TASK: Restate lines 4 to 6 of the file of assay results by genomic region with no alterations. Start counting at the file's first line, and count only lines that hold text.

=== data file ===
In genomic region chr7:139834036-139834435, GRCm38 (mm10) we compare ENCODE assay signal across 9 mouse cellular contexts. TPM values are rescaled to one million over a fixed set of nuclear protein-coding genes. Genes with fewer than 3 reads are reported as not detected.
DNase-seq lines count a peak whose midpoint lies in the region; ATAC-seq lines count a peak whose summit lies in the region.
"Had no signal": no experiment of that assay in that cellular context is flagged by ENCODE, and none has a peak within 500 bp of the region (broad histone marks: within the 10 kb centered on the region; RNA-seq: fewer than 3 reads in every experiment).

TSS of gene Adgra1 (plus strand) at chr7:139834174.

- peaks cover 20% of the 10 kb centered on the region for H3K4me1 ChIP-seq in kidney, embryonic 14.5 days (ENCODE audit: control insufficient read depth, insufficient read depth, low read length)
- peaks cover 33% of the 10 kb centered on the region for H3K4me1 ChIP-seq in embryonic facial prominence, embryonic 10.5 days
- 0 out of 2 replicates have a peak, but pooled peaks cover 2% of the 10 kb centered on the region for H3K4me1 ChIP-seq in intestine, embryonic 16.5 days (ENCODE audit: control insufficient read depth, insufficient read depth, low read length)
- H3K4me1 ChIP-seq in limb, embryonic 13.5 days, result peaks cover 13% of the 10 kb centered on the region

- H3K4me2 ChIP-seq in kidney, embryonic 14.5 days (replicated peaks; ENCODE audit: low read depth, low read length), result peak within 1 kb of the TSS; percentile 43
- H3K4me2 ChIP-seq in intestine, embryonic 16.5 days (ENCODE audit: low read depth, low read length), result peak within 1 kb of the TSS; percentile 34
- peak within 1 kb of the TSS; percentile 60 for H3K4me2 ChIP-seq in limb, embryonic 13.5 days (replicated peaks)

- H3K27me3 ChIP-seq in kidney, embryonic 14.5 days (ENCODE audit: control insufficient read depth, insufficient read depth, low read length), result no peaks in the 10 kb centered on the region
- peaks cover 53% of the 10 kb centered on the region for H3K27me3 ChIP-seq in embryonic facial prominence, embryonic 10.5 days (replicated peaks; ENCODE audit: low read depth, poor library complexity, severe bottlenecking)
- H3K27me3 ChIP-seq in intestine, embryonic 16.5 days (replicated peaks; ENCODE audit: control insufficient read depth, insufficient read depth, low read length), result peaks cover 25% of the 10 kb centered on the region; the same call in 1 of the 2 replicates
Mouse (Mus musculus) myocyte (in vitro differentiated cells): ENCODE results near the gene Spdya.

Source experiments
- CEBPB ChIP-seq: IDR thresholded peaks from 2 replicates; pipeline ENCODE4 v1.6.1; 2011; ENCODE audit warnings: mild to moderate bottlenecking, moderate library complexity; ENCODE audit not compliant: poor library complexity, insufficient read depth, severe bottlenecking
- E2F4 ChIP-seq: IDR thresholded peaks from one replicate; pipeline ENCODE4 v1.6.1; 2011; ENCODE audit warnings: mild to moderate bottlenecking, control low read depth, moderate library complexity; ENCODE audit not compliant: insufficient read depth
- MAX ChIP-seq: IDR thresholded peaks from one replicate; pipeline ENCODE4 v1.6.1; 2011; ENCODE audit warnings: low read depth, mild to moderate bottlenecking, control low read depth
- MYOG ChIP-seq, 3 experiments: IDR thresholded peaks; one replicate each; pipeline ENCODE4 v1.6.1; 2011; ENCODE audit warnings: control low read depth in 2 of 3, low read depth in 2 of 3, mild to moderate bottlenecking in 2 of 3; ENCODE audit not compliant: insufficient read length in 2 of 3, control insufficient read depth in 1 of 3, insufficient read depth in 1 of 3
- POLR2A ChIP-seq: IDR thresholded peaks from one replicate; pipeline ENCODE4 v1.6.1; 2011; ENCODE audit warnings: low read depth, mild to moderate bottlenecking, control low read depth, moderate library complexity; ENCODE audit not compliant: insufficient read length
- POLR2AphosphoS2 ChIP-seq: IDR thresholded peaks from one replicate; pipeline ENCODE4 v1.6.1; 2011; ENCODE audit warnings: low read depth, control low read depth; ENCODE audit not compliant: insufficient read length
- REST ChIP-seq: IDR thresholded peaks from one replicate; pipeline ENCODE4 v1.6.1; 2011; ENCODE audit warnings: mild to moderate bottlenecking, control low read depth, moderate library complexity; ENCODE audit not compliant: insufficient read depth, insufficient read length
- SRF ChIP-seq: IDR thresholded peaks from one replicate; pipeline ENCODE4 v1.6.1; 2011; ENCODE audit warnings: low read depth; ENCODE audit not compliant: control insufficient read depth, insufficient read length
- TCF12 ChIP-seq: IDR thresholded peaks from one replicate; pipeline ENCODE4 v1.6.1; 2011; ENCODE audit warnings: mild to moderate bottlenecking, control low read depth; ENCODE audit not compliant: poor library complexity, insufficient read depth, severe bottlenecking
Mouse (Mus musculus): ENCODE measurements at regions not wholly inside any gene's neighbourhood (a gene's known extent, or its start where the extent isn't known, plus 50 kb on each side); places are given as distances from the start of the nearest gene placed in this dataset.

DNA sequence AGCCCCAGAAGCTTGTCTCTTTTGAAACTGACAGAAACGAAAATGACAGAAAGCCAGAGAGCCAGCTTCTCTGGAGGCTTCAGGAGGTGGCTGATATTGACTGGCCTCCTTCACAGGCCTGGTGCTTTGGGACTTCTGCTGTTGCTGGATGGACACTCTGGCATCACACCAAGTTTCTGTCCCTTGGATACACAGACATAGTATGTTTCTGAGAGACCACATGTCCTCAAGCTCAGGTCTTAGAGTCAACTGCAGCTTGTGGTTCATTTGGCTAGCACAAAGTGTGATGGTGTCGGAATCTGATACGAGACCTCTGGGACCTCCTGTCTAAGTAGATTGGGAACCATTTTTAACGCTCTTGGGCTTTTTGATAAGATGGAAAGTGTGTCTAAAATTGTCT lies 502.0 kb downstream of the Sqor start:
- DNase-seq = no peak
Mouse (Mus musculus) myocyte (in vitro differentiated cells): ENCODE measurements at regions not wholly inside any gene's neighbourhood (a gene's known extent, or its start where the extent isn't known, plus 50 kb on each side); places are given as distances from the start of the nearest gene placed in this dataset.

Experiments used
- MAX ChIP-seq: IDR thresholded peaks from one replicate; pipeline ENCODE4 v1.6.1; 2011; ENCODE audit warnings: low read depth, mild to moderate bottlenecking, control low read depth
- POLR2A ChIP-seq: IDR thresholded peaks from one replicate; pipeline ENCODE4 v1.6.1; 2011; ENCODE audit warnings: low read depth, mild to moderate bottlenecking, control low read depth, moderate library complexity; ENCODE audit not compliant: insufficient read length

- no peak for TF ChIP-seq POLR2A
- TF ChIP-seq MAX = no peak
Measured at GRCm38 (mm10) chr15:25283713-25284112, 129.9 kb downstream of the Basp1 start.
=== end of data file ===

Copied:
TSS of gene Adgra1 (plus strand) at chr7:139834174.

- peaks cover 20% of the 10 kb centered on the region for H3K4me1 ChIP-seq in kidney, embryonic 14.5 days (ENCODE audit: control insufficient read depth, insufficient read depth, low read length)
- peaks cover 33% of the 10 kb centered on the region for H3K4me1 ChIP-seq in embryonic facial prominence, embryonic 10.5 days